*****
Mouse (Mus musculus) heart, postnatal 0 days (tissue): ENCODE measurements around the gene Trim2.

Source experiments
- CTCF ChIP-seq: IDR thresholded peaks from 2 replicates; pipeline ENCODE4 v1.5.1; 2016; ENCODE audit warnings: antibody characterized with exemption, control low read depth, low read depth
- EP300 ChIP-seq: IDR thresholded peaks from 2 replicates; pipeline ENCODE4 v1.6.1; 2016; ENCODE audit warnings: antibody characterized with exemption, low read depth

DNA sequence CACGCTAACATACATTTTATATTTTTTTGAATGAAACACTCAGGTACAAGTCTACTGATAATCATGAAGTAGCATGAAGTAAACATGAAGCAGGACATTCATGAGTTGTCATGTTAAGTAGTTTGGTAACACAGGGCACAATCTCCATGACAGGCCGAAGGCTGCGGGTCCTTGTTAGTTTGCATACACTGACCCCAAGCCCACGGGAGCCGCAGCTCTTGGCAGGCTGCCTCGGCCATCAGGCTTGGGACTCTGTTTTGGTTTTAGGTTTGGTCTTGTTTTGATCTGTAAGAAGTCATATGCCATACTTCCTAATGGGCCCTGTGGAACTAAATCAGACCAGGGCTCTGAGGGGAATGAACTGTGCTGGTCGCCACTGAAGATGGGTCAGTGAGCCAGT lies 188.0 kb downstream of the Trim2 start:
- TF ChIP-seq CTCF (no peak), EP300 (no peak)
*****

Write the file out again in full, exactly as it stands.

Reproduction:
Mouse (Mus musculus) heart, postnatal 0 days (tissue): ENCODE measurements around the gene Trim2.

Source experiments
- CTCF ChIP-seq: IDR thresholded peaks from 2 replicates; pipeline ENCODE4 v1.5.1; 2016; ENCODE audit warnings: antibody characterized with exemption, control low read depth, low read depth
- EP300 ChIP-seq: IDR thresholded peaks from 2 replicates; pipeline ENCODE4 v1.6.1; 2016; ENCODE audit warnings: antibody characterized with exemption, low read depth

DNA sequence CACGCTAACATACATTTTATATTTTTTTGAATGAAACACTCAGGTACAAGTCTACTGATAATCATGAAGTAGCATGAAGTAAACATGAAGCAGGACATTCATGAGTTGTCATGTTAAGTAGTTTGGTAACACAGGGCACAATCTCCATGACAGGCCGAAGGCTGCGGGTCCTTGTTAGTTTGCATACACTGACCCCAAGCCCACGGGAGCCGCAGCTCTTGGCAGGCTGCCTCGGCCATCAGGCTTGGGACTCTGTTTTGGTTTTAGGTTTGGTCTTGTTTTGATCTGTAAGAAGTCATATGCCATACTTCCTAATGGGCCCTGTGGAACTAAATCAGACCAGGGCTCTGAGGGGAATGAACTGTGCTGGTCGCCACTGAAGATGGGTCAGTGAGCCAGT lies 188.0 kb downstream of the Trim2 start:
- TF ChIP-seq CTCF (no peak), EP300 (no peak)